The Shanghai High People's Court recently upheld a first-instance judgment dismissing an appeal to invalidate a conflicting exclusive trademark licence, despite finding that the defendant was not a third-party licensee acting in good faith. The court found insufficient evidence of conspiracy or intent to damage the claimant's interests and upheld the contractual right of both parties to use the disputed trademark.
The Beijing IP Court recently established an internal Speedy Trial Panel for administrative litigation cases concerning the review of trademark application refusals. Trademark applicants can now apply to the court for a summary procedure, which will halve their legal fees and allow them to adduce evidence at the court hearing. This procedure will greatly improve the court's trial efficiency, allow judges to gain a full understanding of a case's background and be more convenient for involved parties.
The Shanghai High People's Court recently issued a new regulation introducing some noteworthy changes regarding jurisdiction over civil IP cases in Shanghai. Under the new regulation, some high-level patent cases must bypass the first-instance jurisdiction of the IP courts and be heard directly by the high court. However, questions have arisen over whether this exception is compatible with the Supreme People's Court provisions on the IP courts' jurisdiction.
The State Administration for Industry and Commerce's Interim Measures for the Administration of the List of Businesses Seriously Violating the Law and Becoming Discredited recently took effect. Of the 10 circumstances listed in the interim measures in which a business can be deemed to have seriously violated the law, three pertain to trademark and unfair competition law. Blacklisted businesses will be a target for supervision and administration and will incur various penalties.
In April 2016 the Beijing High People's Court published the Guidelines for the Adjudication of Network-Related IP Cases in a bid to address various issues arising from the adjudication of network-related copyright, trademark and unfair competition cases. While the guidelines are useful for rights holders dealing with a small number of infringement cases, they are less effective for dealing with the high number of cases faced by most Chinese rights holders.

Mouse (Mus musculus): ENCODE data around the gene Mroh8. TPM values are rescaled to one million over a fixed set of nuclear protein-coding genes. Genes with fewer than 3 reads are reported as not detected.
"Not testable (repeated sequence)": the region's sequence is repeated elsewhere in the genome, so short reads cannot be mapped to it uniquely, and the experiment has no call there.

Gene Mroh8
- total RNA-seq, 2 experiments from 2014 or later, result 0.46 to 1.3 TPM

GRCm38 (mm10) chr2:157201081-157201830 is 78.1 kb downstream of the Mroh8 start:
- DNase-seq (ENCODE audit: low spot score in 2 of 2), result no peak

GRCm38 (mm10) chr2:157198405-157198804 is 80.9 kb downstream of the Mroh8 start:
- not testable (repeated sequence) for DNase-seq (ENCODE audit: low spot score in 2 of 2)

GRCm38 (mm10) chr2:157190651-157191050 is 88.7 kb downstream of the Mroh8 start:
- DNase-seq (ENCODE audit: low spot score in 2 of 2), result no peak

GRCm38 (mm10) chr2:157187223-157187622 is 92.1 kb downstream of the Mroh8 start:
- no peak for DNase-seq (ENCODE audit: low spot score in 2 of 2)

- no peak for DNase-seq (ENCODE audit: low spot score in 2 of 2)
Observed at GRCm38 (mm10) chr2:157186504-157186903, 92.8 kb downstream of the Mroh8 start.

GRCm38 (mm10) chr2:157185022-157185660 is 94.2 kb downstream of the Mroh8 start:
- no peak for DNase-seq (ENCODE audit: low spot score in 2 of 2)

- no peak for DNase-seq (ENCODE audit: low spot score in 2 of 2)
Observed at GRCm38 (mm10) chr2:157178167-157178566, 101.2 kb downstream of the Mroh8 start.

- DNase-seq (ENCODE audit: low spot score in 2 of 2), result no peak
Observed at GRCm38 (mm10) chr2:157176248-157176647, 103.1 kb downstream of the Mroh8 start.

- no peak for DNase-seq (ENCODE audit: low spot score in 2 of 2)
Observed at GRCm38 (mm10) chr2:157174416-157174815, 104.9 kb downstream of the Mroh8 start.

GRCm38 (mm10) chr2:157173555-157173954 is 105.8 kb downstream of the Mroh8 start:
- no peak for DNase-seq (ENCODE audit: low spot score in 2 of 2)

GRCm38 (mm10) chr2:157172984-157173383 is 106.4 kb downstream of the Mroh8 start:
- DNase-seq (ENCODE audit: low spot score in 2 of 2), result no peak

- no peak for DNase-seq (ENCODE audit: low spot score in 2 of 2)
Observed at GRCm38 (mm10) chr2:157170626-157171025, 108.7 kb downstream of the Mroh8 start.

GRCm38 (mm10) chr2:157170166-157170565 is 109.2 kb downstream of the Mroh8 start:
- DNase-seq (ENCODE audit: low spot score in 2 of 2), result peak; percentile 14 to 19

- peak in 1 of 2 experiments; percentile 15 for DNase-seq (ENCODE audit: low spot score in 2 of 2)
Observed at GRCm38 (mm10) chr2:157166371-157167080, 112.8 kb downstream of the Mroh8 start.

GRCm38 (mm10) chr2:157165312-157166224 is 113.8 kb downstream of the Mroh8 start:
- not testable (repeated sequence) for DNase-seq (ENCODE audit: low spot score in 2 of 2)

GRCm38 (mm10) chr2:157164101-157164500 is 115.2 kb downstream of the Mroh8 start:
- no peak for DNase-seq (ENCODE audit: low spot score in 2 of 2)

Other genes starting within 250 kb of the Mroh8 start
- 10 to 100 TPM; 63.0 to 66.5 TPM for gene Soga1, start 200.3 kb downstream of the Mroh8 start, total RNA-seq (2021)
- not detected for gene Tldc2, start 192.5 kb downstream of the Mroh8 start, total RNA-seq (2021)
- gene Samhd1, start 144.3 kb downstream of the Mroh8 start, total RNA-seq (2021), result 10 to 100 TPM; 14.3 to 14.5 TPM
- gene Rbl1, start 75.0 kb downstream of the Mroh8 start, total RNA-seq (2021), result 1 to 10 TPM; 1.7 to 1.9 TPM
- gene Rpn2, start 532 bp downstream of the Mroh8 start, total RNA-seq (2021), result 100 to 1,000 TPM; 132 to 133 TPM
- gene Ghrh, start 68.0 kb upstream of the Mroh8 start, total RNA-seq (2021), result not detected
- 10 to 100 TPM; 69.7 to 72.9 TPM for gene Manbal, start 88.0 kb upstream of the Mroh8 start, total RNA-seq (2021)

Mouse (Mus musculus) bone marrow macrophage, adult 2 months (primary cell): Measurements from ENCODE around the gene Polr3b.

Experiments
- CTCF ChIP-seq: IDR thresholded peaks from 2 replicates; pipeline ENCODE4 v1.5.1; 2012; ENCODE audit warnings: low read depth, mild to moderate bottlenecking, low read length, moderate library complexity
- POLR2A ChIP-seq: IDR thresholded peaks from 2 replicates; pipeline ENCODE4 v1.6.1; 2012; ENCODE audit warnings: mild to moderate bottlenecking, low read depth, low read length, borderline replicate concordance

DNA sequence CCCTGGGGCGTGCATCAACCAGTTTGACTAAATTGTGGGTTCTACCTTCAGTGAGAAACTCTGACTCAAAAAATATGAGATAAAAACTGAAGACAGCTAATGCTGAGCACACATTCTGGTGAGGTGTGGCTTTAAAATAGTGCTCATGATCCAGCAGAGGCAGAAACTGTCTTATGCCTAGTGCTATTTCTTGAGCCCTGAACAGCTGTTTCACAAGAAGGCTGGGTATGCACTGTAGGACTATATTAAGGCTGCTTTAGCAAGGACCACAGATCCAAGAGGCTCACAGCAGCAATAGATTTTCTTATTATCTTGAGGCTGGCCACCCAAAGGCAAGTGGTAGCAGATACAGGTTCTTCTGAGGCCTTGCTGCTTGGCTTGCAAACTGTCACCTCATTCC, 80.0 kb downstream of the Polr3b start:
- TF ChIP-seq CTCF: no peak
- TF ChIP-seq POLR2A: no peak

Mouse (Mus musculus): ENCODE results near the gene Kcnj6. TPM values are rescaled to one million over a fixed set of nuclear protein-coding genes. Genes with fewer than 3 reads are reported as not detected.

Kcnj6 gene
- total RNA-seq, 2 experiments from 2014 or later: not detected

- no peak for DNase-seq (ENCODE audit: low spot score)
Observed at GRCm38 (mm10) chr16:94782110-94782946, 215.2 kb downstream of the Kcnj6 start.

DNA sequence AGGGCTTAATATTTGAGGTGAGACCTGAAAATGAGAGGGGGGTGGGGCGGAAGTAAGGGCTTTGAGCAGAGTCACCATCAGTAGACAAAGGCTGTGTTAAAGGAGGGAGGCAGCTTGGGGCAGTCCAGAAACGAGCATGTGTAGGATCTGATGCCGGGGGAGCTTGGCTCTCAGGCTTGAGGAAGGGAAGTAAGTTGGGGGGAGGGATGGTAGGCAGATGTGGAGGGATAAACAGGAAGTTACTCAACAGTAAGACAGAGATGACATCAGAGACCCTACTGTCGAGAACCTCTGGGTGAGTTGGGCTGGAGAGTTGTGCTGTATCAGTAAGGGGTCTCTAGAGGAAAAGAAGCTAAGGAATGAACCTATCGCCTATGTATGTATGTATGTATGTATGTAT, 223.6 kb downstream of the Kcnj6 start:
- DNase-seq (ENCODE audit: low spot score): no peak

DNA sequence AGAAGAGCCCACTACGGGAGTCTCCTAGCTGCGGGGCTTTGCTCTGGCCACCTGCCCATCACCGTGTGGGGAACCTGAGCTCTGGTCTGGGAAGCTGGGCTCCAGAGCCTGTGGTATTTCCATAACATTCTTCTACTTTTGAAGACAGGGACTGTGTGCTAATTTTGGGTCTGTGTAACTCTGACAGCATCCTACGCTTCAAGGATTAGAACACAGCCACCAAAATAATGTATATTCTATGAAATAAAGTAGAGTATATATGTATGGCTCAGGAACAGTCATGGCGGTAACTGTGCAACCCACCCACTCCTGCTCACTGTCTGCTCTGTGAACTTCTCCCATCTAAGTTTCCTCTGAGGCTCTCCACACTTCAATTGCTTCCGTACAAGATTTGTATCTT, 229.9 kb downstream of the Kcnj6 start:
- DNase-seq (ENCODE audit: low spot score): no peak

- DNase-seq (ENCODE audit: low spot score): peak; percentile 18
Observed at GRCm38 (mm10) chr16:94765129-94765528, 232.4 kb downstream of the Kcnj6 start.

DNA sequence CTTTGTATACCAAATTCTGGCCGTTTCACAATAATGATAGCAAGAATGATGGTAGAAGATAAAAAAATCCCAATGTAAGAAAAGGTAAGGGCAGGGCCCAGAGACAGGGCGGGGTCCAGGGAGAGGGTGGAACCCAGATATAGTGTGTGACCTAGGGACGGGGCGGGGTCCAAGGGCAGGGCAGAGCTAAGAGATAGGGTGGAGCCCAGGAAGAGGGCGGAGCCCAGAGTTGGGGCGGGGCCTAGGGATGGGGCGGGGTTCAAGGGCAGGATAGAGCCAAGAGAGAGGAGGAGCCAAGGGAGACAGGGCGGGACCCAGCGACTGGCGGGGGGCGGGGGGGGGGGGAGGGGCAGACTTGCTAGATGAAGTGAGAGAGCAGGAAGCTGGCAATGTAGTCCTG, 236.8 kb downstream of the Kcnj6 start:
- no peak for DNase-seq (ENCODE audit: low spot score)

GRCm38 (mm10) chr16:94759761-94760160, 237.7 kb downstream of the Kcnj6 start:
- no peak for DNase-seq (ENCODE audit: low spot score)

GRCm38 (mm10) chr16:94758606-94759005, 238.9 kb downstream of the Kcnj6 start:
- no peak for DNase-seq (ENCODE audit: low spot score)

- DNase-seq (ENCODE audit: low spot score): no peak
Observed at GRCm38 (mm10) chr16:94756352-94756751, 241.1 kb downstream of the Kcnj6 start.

The Jiangsu High Court has issued a significant decision in an original equipment manufacturer (OEM) export case, overturning the non-infringement judgment of the Changshu Intermediate Court and finding that the OEM manufacturer's activities constituted trademark infringement. According to the court, whether OEM export constitutes trademark infringement should be decided on a case-by-case basis.
The courts have extended the cross-category protection of the trademark 华素 by finding "toothpaste, etc" in Class 3 to be similar to "medicines for human purposes" in Class 5 based on the high distinctiveness and public awareness of the opponent's trademarks, as well as on market realities. The case related to over-the-counter medication used to treat pharyngitis and canker sores.
The Beijing High Court has confirmed that a single, symbolic use of a trademark for the mere purpose of maintaining its registration cannot protect the mark against cancellation. The case concerned an individual who had filed more than 50 trademarks that were either identical or similar to well-known third-party trademarks.
The Supreme People's Procuratorate has released some statistics on IP rights-related crimes for the first half of 2013. The statistics show a year-on-year growth in IP rights-related crimes, with trademark-related crimes accounting for 80% of the total number of cases. Furthermore, IP rights-related crimes are more often committed by natural persons in economically developed regions.
The Hangzhou Internet Court was recently inaugurated. It has first-instance jurisdiction over a range of disputes, including contract disputes arising from online shopping services and small loans, disputes over internet copyright ownership and infringement, and product liability claims for goods purchased online. This move comes after the Supreme People's Court piloted a programme in May 2017 which granted the Hangzhou Railway Transport Court jurisdiction over five categories of internet-related civil cases.